Riggin for Wiggins: What Tanking Tells Us About the Modern NBA

By Paul Grossinger

Bill Simmons calls it "Riggin' for Wiggins."  You could just as easily call it "sucking for success."

Tanking is now NBA franchise's strategy of choice – and why?  Because, with recent changes to the Collective Bargaining Agreement and the punitive luxury tax, the only way to build a long-term contender is through the draft and the only way to build through the draft is to be terrible for a period of several years.

I.e. "Tank."

Take a moment to consider what this means for professional basketball.  In the name of 'parity,' which is just a euphemism for basketball socialism, the NBA's decision makers have collectively suppressed every independent thinking, even moderately ingenious way to secure elite talents while still actually winning games, playoff series, and NBA titles.

Don't believe it?  Just check the facts.

In 1979, the Los Angeles Lakers picked Magic Johnson first overall, despite having a strong record and a contending roster.  They earned the pick as compensation for allowing Gail Goodrich to leave via free agency to the Jazz in 1977.  Letting good – but not great – players leave for substantial compensation used to be a good way to get elite talent.  That outlet no-longer exists: the NBA plugged it years ago when free agency no-longer compensated the losing team.  Compensation is still in use elsewhere: savvy Major League Baseball teams regularly use it to restock with young talent while maintaining contending rosters.

In 1996, Shaquille O'Neal left to join a loaded Los Angeles Lakers roster in free agency.  The Lakers, free of today's punishing salary cap structure, could afford to sign Shaq to an already loaded team that would soon feature a duo of the original Superman and a young Kobe Bryant.  The result was three titles and franchise immortality.  In today's NBA, the Lakers would need to strip their roster bare for a chance to sign a player of Shaq's caliber outright in free agency.  In a classic catch-22, such a roster cleaning would produce a weak team and would hardly have made Los Angeles an attractive option for Shaq to bolt.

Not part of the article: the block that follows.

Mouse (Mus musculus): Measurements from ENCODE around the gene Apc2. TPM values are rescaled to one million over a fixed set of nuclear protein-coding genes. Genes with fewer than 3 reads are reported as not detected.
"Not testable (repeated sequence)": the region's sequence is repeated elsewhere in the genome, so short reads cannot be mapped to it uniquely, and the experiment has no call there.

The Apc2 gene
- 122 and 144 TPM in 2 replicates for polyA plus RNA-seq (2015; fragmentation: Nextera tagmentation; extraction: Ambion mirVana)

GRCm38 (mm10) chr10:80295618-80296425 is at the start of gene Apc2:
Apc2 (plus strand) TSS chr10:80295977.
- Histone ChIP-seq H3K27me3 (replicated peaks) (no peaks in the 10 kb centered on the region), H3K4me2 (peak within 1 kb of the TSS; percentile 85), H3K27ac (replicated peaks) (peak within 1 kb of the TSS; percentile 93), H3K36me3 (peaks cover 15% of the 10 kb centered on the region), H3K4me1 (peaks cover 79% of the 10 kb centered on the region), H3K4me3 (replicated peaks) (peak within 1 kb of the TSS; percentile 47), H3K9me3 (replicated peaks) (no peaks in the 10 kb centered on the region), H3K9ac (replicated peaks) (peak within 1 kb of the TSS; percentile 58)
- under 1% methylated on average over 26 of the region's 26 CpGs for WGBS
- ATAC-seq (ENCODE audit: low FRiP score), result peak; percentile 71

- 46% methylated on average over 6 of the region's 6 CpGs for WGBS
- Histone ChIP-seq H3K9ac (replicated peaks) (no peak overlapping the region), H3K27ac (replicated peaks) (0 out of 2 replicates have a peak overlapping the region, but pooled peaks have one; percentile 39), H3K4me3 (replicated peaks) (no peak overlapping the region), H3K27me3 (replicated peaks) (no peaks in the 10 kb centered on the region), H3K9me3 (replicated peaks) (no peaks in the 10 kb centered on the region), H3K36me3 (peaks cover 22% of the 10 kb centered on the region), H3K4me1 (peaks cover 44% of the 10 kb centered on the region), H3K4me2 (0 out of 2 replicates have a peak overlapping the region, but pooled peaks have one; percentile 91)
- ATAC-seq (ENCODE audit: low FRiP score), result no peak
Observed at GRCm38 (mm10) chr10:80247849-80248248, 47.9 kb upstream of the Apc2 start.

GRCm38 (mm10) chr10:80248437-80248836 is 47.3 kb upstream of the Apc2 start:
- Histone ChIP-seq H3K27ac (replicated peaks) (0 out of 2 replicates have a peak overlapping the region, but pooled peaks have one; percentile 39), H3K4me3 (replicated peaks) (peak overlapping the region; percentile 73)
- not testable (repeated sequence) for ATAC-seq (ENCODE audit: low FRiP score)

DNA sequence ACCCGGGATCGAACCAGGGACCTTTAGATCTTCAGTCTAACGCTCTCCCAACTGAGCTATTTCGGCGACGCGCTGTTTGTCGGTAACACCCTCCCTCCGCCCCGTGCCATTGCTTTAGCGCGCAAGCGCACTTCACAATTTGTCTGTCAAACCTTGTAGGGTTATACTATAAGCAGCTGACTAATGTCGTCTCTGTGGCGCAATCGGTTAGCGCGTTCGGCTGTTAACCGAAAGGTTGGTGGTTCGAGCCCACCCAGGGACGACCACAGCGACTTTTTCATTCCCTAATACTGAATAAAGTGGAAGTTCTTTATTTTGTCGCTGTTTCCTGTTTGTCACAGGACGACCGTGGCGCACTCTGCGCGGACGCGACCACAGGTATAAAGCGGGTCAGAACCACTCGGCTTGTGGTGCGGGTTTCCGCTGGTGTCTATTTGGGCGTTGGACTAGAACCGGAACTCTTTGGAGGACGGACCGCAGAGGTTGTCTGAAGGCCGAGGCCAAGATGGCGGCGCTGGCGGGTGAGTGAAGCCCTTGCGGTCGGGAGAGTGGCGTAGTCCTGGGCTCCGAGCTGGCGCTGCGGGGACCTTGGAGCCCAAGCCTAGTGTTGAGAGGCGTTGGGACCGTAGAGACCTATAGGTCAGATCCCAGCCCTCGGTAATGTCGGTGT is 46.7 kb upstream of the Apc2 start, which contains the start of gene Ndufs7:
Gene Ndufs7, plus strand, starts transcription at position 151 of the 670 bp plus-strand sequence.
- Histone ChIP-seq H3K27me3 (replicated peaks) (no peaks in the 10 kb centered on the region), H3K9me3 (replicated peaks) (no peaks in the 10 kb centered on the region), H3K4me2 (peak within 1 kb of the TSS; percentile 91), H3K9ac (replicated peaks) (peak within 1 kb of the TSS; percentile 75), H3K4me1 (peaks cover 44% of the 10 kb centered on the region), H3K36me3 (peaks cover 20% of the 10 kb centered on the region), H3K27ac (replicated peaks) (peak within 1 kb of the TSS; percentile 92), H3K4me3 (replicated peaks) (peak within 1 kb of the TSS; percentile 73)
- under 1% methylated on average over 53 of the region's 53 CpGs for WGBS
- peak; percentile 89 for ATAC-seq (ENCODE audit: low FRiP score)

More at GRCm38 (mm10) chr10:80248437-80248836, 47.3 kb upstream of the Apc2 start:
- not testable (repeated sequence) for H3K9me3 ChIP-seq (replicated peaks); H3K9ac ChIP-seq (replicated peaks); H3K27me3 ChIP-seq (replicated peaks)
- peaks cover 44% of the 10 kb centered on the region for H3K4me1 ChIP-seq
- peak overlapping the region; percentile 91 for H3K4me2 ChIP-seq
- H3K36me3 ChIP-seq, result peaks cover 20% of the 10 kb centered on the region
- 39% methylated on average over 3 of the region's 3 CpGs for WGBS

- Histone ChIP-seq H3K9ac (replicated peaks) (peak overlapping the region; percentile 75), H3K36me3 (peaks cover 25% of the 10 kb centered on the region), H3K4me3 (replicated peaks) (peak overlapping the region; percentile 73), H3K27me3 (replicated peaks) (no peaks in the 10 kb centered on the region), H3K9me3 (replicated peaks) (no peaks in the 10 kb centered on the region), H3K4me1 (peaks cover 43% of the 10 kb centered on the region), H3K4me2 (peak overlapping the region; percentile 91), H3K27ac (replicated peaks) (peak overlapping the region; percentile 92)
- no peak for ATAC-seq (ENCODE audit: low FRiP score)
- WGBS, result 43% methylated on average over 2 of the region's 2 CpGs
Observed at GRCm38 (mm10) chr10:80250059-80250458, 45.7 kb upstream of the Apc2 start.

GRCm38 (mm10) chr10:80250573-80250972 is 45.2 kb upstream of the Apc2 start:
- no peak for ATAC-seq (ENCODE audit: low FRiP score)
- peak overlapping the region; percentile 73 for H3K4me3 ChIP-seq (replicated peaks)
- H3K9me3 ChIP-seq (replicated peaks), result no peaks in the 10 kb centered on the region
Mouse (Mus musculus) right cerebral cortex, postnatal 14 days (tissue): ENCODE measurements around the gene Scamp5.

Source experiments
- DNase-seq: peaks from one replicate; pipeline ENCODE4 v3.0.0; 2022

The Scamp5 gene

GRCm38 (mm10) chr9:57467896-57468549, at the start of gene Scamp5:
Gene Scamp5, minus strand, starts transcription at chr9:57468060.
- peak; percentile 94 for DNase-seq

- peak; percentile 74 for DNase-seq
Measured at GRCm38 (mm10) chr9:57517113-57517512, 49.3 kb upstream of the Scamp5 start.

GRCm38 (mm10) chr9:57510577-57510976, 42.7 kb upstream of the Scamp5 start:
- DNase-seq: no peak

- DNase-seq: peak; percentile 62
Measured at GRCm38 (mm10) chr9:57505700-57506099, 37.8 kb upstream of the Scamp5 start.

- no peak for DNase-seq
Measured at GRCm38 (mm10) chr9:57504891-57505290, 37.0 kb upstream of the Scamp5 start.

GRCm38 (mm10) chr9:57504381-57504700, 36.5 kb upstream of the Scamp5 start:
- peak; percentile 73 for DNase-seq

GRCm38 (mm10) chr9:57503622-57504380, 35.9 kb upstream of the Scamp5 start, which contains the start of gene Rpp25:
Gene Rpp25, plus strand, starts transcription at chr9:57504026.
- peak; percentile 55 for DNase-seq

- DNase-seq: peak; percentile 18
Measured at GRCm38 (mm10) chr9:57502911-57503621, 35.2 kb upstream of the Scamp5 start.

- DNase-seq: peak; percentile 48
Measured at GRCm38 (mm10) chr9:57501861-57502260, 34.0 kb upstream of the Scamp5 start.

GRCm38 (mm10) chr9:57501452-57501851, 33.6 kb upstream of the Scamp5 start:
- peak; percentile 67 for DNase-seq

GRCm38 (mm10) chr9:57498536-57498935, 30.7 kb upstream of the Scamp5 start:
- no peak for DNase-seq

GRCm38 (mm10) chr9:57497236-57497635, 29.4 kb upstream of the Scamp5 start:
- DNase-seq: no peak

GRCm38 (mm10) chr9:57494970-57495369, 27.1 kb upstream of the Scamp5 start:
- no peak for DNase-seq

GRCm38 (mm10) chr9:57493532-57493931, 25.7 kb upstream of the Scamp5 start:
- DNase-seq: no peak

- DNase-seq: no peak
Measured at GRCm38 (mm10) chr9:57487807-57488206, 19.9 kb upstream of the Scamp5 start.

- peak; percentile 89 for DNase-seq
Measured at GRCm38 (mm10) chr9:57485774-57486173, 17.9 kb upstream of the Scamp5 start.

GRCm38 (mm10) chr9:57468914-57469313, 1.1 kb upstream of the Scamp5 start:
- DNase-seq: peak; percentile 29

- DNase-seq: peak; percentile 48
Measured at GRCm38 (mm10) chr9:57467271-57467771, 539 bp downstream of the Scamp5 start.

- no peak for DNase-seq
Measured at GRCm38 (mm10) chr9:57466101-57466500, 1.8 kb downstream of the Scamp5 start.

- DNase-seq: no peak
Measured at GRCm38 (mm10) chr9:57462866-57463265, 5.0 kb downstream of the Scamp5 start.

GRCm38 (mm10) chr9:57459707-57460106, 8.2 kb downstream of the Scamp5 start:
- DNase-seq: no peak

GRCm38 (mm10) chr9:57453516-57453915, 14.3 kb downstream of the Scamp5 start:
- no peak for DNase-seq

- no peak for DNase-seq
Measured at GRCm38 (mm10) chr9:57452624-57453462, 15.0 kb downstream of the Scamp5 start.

In 2010, LeBron James, Dwayne Wade, and Chris Bosh all signed together with the Miami Heat.  The Heat stripped their roster bare and had to take advantage of the old Collective Bargaining Agreement's soft cap and low luxury tax payments to make it happen.  Now, Miami looks stuck between a rock and a hard place for luxury payments beyond 2014 and, with current punishing cap restrictions in place, 2010 does not look like something that could be repeated.

Riggin for Wiggins: What Tanking Tells Us About the Modern NBA
Jun 18, 2013; Miami, FL, USA: Miami Heat center Chris Bosh (left), Miami Heat shooting guard Mike Miller (13), shooting guard Ray Allen (34), shooting guard Dwyane Wade (3), and small forward LeBron James (6) wait during a time out during the first quarter of game six in the 2013 NBA Finals against the San Antonio Spurs at American Airlines Arena. Photo courtesy by Derick E. Hingle-USA TODAY Sports.

So, if franchises are no-longer able to receive compensation picks, sign and trade for elite talent at luxury-level payrolls (except for Brooklyn), or sign elite free agents without stripping their roster bare, what can they do?  The only answer is to either tank and embrace "Riggin' for Wiggins" or shoot for mediocrity and become the Milwaukee Bucks.

Since no one, under any circumstances, wants to be the Milwaukee Bucks, the only answer is to tank.

Which just leaves the sad question: why has the NBA created a system devoid of any creativity?  And why will fans want to watch their chosen teams intentionally play poorly for years on end just for the chance – the chance – to be any good?

New! Facebook Comments

Leave a comment about this article in the box below and share it with your Facebook friends.

What do you think?

We'd love to hear your comments and/or opinions. If you submit them here, other visitors can read them, rate them and comment on them. An e-mail address is not required.

Top of This Page